Top Social Gainers for Friday, May 31st, 2019

Here are Friday's biggest developing stories in crypto based on Santiment's data:

Allegations of plagiarism and non-attribution flood the crypto subreddits after Waltochain released the open source code of its recently-launched Waltonchain mainnet.

The drama started shortly after a community member shared a message from the WTC team announcing the code’s release, complete with a link to Waltonchain’s github repo and information about the PoW Reward Program:

It didn’t take long before someone mentioned that the released code is pretty much just a copy of Go-Ethereum, with all references to Go-Eth code’s original authors removed:

Go Ethereum is one of the three original implementations (along with C++ and Python) of the Ethereum protocol written in Go, which is fully open source. A few reddit users claimed they’ve compared the two documents in full, with a 92% match between Waltonchain’s and Go-Ethereum’s code:

And while the stark similarities led to quick accusations of plagiarism, malintent and uncreativity, some were quick to point out that Waltonchain’s mainnet was in fact meant to be a Go-Ethereum fork, repurposed for the project’s own needs:

From there, two separate yet stubbornly interwoven debates emerged. On the one hand, some conceded there’s nothing inherently wrong with massive chunks of WTC’s code essentially being CTRL-V’d from Go-Eth, but took offense to the obfuscation of the code’s original creators and the general GNU General Public License details from the end document.

Soon after the uproar, the WTC team rectified the code and added proper attribution:

The other part of the debate, then, focused on whether there were actually any significant, qualitative additions to WTC’s code other than the copy-pasted lines, that would in fact warrant another Go-Eth fork. As part of the announcement about proper licenses being added to the code, there was a list of supposed improvements achieved via the new Waltonchain mainnet:

This translated into a more material discussion on the viability, legitimacy and general effectiveness of the above list of improvements, which you can read about in the original thread.

Safe to say that not everyone was convinced though, with some in the WTC community wondering if much of the original code was still being kept private, with varying degrees of confidence to that claim:

  • NKN (25+ new mentions in last 24 hours):

Did IOTA plagiarize its proposed solution to a ‘blockchain trilemma’ from a little-known project’s 2018 whitepaper?

This is the claim made by ‘Lucian’ in his latest medium post, in which he alleges striking similarities in the two concepts and suggests a conscious effort from IOTA to avoid giving credit where credit’s due.

In short, a blockchain trilemma posits that no current project’s been able to achieve the coveted trichotomy of scalability, security, and decentralization at the same time. All existing blockchains are forced to skimp on at least one of the sides of the triangle for the sake of optimizing the other two.

Up until now, IOTA claimed to have achieved both  scalability and security but has remained decidedly centralized, as evident by its so-called Coordinator which is currently responsible for controlling transactions and security on the IOTA blockchain.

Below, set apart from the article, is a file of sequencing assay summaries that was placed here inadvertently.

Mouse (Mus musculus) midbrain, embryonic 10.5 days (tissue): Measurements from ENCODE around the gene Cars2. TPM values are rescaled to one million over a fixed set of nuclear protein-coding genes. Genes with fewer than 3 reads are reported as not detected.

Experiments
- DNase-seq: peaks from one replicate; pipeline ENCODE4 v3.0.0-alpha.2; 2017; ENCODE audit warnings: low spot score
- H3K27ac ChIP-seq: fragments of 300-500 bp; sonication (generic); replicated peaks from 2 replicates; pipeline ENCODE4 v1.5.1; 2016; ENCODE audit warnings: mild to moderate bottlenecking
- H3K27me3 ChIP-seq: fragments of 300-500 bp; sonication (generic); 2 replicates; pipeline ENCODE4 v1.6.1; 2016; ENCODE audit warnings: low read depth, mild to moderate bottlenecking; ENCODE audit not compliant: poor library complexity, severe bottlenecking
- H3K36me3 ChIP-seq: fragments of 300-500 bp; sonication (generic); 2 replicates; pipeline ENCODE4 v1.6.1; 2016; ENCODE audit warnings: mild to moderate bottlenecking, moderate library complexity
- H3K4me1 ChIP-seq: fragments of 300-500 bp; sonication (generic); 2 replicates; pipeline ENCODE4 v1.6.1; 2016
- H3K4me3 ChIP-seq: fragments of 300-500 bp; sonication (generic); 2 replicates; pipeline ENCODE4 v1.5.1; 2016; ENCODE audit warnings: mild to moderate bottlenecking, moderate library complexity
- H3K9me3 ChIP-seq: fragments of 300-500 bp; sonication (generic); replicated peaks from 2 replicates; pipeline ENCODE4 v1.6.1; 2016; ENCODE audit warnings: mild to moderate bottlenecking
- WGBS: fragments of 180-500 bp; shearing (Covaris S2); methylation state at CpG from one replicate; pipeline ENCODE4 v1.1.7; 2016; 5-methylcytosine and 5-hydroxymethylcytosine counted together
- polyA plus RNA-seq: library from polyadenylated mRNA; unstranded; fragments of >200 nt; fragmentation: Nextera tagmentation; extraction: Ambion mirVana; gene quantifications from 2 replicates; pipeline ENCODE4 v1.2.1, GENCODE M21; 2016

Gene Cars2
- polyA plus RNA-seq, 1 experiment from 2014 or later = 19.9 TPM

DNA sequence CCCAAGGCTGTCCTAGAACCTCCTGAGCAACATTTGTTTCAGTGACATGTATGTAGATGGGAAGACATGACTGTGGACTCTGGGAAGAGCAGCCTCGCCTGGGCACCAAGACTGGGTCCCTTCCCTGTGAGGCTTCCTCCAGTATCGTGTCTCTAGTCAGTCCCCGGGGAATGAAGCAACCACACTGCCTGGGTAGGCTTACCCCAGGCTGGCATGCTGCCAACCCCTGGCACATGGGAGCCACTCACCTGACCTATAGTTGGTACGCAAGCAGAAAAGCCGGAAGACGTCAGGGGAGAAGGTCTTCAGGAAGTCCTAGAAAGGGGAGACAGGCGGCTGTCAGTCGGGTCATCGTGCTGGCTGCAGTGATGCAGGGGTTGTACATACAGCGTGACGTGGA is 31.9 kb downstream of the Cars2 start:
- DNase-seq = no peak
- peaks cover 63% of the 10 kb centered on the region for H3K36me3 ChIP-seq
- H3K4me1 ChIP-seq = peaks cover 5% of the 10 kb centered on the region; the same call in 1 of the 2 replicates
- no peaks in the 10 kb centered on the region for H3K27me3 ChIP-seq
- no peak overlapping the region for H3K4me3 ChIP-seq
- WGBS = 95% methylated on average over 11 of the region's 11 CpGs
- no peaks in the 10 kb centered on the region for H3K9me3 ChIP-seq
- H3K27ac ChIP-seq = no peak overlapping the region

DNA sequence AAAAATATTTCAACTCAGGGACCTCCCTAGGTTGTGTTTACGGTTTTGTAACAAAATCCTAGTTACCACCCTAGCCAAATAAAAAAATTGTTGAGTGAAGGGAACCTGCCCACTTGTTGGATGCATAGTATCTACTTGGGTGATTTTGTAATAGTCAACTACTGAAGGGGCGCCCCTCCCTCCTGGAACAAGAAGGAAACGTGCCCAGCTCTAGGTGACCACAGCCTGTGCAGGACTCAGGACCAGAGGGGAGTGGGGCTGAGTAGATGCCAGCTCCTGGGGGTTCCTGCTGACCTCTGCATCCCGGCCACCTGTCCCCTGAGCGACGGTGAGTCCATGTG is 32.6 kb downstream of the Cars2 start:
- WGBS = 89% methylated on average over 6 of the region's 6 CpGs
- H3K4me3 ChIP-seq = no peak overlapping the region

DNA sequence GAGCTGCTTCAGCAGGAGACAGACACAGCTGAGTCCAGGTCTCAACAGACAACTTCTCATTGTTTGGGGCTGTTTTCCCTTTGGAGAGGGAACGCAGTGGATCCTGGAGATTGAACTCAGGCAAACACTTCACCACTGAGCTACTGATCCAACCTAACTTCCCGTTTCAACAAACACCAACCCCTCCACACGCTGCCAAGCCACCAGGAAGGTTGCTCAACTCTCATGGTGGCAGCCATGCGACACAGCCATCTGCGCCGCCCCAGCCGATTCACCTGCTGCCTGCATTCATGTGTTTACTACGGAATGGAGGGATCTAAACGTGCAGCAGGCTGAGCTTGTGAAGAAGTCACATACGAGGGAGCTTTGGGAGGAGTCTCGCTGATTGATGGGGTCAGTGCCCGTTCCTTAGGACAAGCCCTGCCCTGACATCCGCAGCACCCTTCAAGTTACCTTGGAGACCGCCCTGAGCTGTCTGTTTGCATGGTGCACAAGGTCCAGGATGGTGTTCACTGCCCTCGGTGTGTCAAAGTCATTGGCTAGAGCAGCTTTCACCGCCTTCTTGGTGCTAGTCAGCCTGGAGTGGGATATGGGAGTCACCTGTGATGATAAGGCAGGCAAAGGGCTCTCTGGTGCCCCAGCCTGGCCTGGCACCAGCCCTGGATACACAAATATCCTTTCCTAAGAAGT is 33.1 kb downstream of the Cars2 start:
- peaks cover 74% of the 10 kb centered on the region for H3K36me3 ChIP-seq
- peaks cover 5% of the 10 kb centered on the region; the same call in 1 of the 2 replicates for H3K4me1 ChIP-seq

However, the project has recently announced an attempt to solve the blockchain trilemma by killing off its Coordinator (they dubbed this effort ‘Coordicide’), which they hope to do by implementing a mathematical concept dubbed ‘Cellular Automata’.

I’m not going to even try to explain the theory behind Cellular Automata (more details on it can be found in Lucian’s post), nor is the concept close to being implemented in IOTA’s blockchain at this point. The drama, however, stems from the fact that this same premise was introduced in a 2018 whitepaper by a small crypto project known as ‘NKN’ (New Kind of Network).

Lucian goes on to make the claim that NKN’s work on Cellular Automata should be impossible to miss for anyone doing serious research on the topic, leading him to conclude that IOTA intentionally omitted any reference to the project in their recent documentation on the topic.

And while IOTA’s Hans Moog denied any such efforts, the allegation made waves across several crypto subreddits, splitting the community on the claim’s legitimacy. While some believe IOTA must have been aware of NKN’s work on Cellular Automata:

Others dismissed malintent by pointing to the fact that CA is not exactly a new concept, first being introduced back in the 1970’s:

Finally, some took a wholly pragmatic view of the situation in saying that the best would be for IOTA to retroactively acknowledge NKN in its documentation, which should lay the entire issue to rest:

For his part, Moog did say IOTA will add the necessary NKN citations, and proposed that the two projects jump on a conference call to discuss their respective CA implementations:

Bitcoin surged past $9000 for a fleeting moment today, hitting a 12-month high $9,096 on Bitstamp before plunging south less than half an hour later. Though short-lived, the rally was particularly welcomed by the meme-loving section of the cryptoverse, which waited a full year to be able to bust out the ‘it’s over 9000’ Vegeta memes:

The initial excitement quickly gave way to melancholy, as the Big Kahuna dropped to as low as $8,589 shortly after the fact:

Some in the community even blamed the immediate dip on the Super Saiyan sightings (with varying degrees of seriousness), and pleaded with the community to hold off on their spiciest Dragon Ball memes until BTC is squarely over the $9000 mark:

And so, premature Vegeta memes join the ranks of CNBC’s pro-Bitcoin editorials in the upper echelon of bearish meme indicators. Truly a momentous day for crypto enthusiasts everywhere.

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